City Hall tears down homes for new road


Residents complain they have not been given the information they were promised. Supplied

Residents of communities along a stretch of land running from a railway in the Boeung Kak area to National Road 5 have again asked City Hall for information about the recently started road construction which will destroy their homes and leave them with few options.

More than 50 people representing 1,144 families living in communities along the railway – Chivit Thmey, Mitpheap, Plov Rut Plerng, Tuol Sangke A, Tuol Sangke B, Tuol Sangke C, Phum 23, Phum Pi, Phum 21 and Kroal Kor communities – gathered in front of City Hall yesterday to criticize the government for failing to follow through on its promises.

The government said it would give more information about the road to local residents before construction started, but no local community members have been told anything about work on the road, which started last month.

Long Chandy, a community representative from Tuol Sangke B, said City Hall had already concreted over a section of railway, but the people affected have almost no information about what will happen to their homes, where they will be forced to move to or the compensation they will receive.

They sent a petition to City Hall asking for more information about the project, but have had no response or reply. The community members, he said, are worried they will lose their land and not receive any compensation or new land to move to.

“We have not received any solution or a date for a solution, so that has made people come back to ask what the solution will be, and the compensation, and where they will get land in return,” he said.

“Because if we have not yet discussed the compensation, people are worried about their houses and their children’s schools. The opportunities to earn money have decreased.”

Kilomet Lek 6 commune representative Seun Thaithanh said the new road development has already affected 400 families and 800 more will face difficult choices when construction crews continue the road.

On December 20, City Hall started construction on the concrete road from the railway station to the Boeung Kak area, saying it was to “expand the traffic system in Phnom Penh.”

But for more than a year, local residents have asked the government to tell them what will happen to their homes before starting construction, pleading with City Hall to give them some idea of whether they will be offered compensation for their land or new plots elsewhere in the city.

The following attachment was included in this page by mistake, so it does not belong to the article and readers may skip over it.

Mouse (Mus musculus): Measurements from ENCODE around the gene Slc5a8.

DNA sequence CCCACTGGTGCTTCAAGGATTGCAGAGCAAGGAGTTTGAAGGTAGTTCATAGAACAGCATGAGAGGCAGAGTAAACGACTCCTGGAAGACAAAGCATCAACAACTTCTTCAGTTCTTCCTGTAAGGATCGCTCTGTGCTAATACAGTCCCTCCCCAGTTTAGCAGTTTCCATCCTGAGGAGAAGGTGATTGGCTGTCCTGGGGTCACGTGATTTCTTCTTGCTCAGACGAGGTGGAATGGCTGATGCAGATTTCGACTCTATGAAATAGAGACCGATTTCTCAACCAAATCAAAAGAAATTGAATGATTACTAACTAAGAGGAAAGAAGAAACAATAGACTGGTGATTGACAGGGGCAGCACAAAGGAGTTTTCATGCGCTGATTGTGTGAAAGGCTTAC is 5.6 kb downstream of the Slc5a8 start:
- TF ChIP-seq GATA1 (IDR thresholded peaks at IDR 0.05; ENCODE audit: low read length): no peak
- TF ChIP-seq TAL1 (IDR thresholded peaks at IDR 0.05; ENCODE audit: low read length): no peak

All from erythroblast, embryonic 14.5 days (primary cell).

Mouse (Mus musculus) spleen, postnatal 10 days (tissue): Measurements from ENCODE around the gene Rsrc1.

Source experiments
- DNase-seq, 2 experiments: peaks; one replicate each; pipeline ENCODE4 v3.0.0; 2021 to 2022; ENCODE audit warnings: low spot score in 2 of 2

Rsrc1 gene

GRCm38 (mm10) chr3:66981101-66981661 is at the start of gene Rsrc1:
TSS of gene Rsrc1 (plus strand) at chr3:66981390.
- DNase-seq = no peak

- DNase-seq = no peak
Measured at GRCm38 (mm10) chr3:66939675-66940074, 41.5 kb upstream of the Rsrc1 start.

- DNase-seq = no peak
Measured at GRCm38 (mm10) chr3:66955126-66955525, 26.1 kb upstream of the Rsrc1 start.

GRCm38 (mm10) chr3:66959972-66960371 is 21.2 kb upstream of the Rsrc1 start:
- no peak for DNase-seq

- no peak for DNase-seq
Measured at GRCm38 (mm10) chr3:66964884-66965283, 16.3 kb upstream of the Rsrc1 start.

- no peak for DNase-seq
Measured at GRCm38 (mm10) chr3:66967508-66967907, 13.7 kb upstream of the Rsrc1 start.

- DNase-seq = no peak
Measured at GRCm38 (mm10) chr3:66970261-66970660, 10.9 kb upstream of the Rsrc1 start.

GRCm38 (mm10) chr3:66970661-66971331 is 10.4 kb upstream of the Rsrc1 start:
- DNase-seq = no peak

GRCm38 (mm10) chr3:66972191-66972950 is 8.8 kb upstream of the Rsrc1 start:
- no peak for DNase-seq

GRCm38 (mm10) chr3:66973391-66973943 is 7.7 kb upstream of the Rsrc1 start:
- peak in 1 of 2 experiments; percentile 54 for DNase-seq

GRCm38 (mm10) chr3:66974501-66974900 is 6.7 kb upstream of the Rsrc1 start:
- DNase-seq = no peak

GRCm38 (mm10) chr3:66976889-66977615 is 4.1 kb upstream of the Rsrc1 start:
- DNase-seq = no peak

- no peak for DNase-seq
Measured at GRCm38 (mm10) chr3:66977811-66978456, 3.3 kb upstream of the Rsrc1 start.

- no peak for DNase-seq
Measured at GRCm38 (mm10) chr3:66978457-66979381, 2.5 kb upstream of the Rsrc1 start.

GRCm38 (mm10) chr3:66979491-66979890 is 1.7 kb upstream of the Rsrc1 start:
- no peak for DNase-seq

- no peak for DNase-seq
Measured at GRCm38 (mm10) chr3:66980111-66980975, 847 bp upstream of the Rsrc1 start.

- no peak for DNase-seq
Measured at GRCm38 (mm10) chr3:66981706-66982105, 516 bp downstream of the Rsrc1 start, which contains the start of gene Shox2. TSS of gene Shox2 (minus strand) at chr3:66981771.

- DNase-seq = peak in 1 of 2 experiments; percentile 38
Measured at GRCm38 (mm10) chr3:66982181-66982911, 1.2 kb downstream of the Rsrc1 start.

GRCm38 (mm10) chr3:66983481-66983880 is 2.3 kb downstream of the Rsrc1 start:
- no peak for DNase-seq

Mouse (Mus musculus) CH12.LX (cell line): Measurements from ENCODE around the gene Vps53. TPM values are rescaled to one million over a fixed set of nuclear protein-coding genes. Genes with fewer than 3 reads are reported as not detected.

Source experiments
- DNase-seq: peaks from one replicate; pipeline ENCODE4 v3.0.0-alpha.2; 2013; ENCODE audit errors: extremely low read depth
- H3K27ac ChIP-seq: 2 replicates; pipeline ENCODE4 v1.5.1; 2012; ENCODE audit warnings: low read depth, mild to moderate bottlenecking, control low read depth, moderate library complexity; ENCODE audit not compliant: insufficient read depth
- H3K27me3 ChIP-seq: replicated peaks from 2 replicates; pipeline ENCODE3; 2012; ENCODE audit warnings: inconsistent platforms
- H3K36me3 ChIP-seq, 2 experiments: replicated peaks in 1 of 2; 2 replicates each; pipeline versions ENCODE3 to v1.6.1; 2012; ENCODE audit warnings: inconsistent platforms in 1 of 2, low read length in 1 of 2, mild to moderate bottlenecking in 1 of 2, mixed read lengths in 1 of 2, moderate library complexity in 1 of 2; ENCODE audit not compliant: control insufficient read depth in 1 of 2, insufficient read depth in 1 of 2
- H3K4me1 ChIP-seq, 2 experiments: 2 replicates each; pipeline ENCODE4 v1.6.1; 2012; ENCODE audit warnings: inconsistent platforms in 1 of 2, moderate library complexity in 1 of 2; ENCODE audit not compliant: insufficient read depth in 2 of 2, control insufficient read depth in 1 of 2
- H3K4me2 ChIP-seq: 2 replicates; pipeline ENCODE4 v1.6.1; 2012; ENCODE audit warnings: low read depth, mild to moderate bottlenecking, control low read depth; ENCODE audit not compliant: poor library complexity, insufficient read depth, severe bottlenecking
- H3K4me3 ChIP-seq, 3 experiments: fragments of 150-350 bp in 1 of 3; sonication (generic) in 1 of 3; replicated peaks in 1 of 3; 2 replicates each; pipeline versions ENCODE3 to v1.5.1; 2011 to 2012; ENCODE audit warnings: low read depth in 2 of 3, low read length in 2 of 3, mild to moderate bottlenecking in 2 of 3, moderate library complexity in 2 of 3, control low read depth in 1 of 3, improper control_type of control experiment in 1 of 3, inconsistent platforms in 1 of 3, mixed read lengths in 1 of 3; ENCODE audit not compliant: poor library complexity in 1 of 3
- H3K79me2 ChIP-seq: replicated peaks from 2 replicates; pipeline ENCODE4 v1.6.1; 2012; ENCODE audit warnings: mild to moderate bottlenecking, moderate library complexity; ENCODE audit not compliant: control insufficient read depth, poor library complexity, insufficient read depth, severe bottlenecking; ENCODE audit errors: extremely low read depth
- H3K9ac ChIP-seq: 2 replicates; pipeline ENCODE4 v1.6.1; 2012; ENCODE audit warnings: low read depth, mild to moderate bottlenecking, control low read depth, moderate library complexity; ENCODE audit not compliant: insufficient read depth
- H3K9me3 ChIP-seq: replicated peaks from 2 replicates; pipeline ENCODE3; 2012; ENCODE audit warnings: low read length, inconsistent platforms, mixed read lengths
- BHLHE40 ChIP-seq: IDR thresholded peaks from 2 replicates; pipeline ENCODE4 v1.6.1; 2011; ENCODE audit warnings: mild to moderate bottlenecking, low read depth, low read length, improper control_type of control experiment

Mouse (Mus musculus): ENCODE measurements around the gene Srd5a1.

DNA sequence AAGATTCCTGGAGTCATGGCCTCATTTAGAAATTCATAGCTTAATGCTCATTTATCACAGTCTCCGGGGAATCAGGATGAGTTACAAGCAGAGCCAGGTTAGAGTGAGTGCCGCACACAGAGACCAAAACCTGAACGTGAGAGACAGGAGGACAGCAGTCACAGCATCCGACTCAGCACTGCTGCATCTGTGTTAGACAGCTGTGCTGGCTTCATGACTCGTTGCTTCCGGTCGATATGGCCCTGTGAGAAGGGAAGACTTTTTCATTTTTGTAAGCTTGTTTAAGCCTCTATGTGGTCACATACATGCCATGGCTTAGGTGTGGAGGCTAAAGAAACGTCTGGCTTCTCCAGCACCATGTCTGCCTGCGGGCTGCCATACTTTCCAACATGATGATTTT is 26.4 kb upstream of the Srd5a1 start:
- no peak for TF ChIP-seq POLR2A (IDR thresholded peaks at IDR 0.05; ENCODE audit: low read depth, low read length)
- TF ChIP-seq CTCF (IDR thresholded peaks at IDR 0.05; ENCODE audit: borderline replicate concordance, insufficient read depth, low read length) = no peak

City Hall spokesman Met Meas Pheakdey said a working team has just completed a “citizen census,” but that the figures had not been calculated.

He told Khmer Times the government will set a date to meet local residents next week and will provide compensation to those affected by the situation, a similar statement to one he made one year ago.

He dismissed the concerns and complaints of local residents, saying they have no reason to worry despite the impending destruction of their homes.

“We [City Hall] have already told them to calm down and not to worry about that concern as the governor has announced that City Hall will not construct the road if a solution has not been found for the citizens who are affected,” Mr. Meas Pheakdey said, despite residents confirming that construction of the road had started and homes had been moved or demolished.

“Please do not worry that their houses will be cleared before they decide to accept the solution policy.”

Sia Phearum, the executive director of the Housing Rights Task Force, said this was a common tactic by the government, who in the past had frequently failed to notify residents and consult with them before taking over plots of land or destroying homes.

“The citizens are concerned because of the pain of past experiences when they hear about developments, so the authorities have to discuss and show the development project plan clearly to prevent people from being dissatisfied,” he said.

“In order for development to be sustainable, it must have the participation of relevant parties, especially the victims, so that the can raise any challenges that might arise.”

Sam Piseth, the director of the city’s public works and transport department, said the road will be about 4.5 kilometers long and will start on Street 70 in Boeung Kak and continue to National Road 5 in Russey Keo district. City Hall said it will take about five months to build.

Source: Khmer Times


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